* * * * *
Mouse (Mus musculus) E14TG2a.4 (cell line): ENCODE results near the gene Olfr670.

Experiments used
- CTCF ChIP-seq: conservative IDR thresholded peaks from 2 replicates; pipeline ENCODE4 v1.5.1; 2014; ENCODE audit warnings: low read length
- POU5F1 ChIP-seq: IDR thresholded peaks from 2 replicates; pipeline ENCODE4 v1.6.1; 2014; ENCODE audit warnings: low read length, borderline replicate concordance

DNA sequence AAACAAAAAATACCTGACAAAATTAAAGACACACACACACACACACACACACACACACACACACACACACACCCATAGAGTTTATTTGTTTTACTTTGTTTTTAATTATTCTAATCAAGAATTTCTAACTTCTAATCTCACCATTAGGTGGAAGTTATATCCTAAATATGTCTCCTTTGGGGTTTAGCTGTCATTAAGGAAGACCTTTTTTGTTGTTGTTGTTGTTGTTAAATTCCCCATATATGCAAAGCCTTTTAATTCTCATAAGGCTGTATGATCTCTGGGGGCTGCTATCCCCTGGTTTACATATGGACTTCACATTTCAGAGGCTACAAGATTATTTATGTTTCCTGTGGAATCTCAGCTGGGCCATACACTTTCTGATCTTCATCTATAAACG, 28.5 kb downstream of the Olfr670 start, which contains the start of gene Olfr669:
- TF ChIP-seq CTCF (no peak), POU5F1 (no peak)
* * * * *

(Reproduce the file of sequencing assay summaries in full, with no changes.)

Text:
Mouse (Mus musculus) E14TG2a.4 (cell line): ENCODE results near the gene Olfr670.

Experiments used
- CTCF ChIP-seq: conservative IDR thresholded peaks from 2 replicates; pipeline ENCODE4 v1.5.1; 2014; ENCODE audit warnings: low read length
- POU5F1 ChIP-seq: IDR thresholded peaks from 2 replicates; pipeline ENCODE4 v1.6.1; 2014; ENCODE audit warnings: low read length, borderline replicate concordance

DNA sequence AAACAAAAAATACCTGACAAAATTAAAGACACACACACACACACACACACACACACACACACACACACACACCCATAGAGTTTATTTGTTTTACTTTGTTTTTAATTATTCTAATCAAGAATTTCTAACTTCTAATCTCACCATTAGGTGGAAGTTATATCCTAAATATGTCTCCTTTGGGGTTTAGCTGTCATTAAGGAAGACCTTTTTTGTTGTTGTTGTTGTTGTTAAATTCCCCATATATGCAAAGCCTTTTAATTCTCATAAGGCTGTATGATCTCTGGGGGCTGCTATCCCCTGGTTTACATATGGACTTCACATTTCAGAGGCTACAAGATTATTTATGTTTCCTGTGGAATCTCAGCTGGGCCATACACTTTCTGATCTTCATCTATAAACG, 28.5 kb downstream of the Olfr670 start, which contains the start of gene Olfr669:
- TF ChIP-seq CTCF (no peak), POU5F1 (no peak)